SANTA BARBARA, Calif. - It's bad enough to be wrongly accused of committing one offense. So imagine the frustration of being wrongly accused almost two dozen times!
That's what happened to a Santa Barbara woman. When she had no where else to turn, friends suggested she call the NewsChannel Three Tipline for help.
"I opened them and looked at them and thought something's wrong but I didn't worry about them," said Catlin Rockman during her first interview with NewsChannel Three in December.
Rockman is talking about Fastrak Toll Evasion Notices.
"They keep coming, sometimes 3 or 4 of them at once," said Rockman.
They're all from the Bay Area and include a $6 toll, plus a $25 penalty and can go higher with late fees. She called Fastrak expecting to clear it up.
"The first two people I spoke with really brushed me off very quickly. They said there is nothing we can do, this is the info we have, we're doing what we always do," said Rockman.
She says Fastrak agreed to erase four violations. But, the violations kept coming 20 more between July and Mid- December. She even called the DMV.
"They confirmed that there wasn't a Mercedes that has ever been registered to my name, so they didn't know what it was about. But they didn't know what to do, no suggestions," said Rockman.
Turns out, the offenders car is a newer, black Mercedes Benz. Rockman drives a Honda. We wondered if the license plates were similar?
"No, no very different number, completely different number," said Rockman.
NewsChannel Three started by logging into Fastrak's website and typing in each violation number. Then we looked over all of the details including the plaza were the violation occurred and the time. For example, SMH indicates the San Mateo-Hayward plaza. We found many of the violations occurred when it was dark outside, one occurred at 3:27 in the morning. We also looked at the photos posted for each violation. First thing we noticed, the letters and numbers on the offenders license plate didn't look right. We figured out it's one of the new temporary paper plates. We then looked for violations that occurred during the day hoping to see something identifiable on that Mercedes and maybe see the driver. We did find one photo that shows a man behind the wheel. You can't see his face but it's clearly not Catlin Rockman.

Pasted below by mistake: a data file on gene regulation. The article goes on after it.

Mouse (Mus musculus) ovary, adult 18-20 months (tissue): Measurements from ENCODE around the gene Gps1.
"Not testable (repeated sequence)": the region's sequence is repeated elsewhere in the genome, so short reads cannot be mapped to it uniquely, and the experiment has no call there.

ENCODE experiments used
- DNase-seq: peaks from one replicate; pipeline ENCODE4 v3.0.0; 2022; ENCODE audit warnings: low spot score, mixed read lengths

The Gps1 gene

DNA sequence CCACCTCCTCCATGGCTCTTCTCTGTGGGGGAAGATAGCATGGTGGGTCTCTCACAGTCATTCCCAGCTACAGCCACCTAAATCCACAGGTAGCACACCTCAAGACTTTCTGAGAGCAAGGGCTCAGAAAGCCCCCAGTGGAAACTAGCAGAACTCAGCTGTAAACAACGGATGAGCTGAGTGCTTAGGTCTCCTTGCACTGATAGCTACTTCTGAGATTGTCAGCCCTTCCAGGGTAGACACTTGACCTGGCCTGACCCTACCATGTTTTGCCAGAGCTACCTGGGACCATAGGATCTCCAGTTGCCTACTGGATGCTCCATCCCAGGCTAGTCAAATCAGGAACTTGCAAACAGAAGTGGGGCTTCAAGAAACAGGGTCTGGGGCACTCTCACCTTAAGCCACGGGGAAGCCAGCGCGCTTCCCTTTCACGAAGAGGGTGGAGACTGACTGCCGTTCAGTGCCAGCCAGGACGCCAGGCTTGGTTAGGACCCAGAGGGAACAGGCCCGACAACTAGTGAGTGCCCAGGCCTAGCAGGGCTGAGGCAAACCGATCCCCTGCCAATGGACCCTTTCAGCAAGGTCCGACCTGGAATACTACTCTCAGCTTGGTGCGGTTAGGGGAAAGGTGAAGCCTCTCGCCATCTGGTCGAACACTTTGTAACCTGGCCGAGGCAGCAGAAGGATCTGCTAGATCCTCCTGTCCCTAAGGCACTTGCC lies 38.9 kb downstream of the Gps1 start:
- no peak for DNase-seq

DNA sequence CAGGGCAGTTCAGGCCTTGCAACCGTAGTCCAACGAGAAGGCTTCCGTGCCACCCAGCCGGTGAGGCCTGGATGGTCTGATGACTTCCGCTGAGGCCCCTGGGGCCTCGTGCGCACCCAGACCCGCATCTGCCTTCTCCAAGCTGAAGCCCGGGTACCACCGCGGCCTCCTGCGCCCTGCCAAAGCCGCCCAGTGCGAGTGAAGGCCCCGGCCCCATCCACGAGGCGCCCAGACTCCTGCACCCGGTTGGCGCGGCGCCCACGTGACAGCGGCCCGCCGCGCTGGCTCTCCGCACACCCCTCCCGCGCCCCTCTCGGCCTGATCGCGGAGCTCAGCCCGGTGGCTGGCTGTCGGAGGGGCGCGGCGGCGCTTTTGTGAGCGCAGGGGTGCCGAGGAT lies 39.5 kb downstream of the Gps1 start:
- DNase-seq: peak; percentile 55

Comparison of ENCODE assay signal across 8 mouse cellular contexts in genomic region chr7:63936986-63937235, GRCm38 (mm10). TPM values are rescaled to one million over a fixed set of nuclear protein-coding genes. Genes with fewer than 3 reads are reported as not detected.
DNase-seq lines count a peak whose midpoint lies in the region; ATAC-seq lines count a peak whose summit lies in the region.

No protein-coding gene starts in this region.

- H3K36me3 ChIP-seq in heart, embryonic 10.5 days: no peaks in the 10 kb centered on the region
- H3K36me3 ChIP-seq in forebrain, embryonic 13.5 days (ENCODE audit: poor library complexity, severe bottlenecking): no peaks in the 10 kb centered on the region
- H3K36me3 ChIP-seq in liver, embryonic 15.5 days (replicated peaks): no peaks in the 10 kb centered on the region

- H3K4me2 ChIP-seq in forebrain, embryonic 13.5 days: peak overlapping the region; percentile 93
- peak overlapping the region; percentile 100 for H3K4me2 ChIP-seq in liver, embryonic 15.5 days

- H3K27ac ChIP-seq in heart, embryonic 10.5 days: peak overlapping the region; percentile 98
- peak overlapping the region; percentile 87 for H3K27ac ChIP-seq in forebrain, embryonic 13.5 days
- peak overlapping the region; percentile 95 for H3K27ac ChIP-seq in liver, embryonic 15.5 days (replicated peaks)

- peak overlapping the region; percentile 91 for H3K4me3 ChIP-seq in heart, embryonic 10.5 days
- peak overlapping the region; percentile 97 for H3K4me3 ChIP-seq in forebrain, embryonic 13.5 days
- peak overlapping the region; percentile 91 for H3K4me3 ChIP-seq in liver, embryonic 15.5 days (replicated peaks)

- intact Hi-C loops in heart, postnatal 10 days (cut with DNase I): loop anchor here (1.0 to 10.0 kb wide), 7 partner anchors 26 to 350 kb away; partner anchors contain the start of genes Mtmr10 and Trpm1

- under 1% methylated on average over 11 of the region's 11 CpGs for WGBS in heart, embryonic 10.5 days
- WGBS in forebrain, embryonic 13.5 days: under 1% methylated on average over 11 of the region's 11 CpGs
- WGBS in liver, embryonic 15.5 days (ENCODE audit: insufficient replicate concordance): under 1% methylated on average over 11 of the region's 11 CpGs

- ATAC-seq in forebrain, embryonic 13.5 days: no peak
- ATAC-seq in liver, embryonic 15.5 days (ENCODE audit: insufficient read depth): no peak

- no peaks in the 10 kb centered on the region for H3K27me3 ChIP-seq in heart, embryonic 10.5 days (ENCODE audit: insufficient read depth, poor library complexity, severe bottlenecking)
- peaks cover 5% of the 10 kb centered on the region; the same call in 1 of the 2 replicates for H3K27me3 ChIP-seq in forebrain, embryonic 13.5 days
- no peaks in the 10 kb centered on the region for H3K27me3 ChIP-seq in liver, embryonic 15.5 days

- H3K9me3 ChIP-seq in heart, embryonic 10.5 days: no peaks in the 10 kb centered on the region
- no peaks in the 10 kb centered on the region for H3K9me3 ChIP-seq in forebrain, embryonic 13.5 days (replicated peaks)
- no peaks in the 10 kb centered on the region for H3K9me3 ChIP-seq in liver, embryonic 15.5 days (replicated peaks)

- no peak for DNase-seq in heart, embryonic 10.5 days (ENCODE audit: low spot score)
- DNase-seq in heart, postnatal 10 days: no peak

We also found a daytime photo that showed the license plate frame with the word CALSTAR on the bottom and Glendale at the top. We searched online and it's a Mercedes Benz dealership near Los Angeles.
"I'm curious to know why Fastrak didn't notice that discrepancy. Frustrating because it was taking a lot of time to make these phone calls and it was stressful," said Rockman.
NewsChannel Three took all the information we found and gave it to Fastrak officials and DMV investigators. Within a week, all 20 outstanding violations against Rockman were dismissed. She received a letter confirming it and Fastrak apologized.
"I'm so grateful that you investigated and found out what was going on and got them to listen to you in a way that I hadn't got them to listen to me, basically saying this had nothing to do with me actually," said Rockman.
We probably saved Rockman about $1500 if you add up the worst case scenario. How did Rockman ended up getting these violations? That's what we would like to know. There is no obvious connection. We've called Fastrak and DMV officials numerous times trying to get answers. Apparently, they don't want to talk about it. Fastrak officials have not explained why they didn't do more to resolve this before I got involved. They did say at one point, the driver who's responsible for all of these violations will have to pay them.
If you have a problem and need help call our NewsChannel 3 Tipline at 805-882-3903.